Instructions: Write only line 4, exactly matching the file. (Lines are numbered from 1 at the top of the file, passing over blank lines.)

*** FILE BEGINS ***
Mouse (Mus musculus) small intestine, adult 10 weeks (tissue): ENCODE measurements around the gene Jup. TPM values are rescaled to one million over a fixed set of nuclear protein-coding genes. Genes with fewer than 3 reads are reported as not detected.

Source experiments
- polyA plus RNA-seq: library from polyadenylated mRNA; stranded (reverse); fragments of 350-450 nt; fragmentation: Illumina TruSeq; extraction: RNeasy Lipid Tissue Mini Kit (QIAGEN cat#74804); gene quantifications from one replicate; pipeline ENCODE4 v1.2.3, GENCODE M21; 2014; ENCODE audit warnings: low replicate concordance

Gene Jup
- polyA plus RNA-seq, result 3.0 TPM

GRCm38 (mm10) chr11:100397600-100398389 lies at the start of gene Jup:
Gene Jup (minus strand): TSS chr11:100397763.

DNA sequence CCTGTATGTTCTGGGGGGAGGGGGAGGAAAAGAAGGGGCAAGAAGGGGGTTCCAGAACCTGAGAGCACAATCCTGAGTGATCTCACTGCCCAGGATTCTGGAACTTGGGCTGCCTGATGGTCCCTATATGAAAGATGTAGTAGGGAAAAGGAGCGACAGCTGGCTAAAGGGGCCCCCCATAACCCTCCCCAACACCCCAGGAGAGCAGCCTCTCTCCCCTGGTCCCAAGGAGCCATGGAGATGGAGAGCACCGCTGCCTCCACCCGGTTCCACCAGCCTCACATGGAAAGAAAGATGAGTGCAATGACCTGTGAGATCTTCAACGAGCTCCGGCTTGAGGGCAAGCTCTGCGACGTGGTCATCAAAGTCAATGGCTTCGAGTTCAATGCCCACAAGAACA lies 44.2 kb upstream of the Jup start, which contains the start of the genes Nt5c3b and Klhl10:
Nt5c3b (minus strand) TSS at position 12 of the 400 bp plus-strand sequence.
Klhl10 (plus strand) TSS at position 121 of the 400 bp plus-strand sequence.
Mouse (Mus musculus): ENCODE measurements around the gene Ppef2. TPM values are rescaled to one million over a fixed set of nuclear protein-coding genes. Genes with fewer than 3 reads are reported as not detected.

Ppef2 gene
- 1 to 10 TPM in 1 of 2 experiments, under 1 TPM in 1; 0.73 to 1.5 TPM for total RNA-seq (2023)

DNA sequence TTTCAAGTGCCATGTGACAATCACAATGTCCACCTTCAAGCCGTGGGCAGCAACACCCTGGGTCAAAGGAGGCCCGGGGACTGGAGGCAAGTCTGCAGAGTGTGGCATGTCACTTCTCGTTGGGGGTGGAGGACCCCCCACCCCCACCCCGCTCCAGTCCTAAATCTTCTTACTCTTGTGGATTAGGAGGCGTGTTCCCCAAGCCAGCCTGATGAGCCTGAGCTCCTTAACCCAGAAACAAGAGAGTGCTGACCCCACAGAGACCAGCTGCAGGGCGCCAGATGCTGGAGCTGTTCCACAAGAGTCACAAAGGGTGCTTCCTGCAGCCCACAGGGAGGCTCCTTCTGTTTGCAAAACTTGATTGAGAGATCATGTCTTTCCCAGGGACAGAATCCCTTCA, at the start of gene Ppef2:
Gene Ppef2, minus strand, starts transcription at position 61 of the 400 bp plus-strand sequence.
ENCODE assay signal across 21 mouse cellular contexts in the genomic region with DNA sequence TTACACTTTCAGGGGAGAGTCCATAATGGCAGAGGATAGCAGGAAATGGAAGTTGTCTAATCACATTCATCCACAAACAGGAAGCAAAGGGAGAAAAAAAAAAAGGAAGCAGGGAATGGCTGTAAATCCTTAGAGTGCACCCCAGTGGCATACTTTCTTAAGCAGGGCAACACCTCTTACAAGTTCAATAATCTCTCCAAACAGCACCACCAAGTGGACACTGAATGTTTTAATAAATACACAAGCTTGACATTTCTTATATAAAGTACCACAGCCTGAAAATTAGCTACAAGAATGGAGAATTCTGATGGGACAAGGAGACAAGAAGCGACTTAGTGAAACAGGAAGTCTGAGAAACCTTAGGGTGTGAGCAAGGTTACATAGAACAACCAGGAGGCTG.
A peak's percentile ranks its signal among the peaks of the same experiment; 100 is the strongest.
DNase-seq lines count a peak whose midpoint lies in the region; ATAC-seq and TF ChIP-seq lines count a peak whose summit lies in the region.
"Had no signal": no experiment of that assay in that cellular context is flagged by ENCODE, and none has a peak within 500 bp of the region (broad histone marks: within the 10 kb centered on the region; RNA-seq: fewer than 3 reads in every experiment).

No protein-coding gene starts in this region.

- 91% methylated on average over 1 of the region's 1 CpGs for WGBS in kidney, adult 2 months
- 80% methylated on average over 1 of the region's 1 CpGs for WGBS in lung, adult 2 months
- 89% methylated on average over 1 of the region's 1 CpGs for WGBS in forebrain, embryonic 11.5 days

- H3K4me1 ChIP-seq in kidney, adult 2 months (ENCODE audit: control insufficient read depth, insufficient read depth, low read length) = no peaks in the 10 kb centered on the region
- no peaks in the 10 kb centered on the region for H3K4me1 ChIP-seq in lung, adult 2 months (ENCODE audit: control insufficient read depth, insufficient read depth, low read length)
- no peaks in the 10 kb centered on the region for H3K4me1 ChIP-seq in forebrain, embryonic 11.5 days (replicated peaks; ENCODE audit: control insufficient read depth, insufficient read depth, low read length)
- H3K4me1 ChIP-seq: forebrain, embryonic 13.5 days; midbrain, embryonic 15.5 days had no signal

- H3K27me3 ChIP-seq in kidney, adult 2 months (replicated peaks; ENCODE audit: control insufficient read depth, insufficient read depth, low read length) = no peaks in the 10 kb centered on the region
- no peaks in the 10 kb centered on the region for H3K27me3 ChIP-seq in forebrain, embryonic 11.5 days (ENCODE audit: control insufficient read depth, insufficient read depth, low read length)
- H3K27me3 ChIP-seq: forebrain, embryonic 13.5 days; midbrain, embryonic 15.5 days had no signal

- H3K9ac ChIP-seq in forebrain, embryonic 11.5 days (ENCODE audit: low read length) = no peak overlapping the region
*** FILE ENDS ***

Gene Jup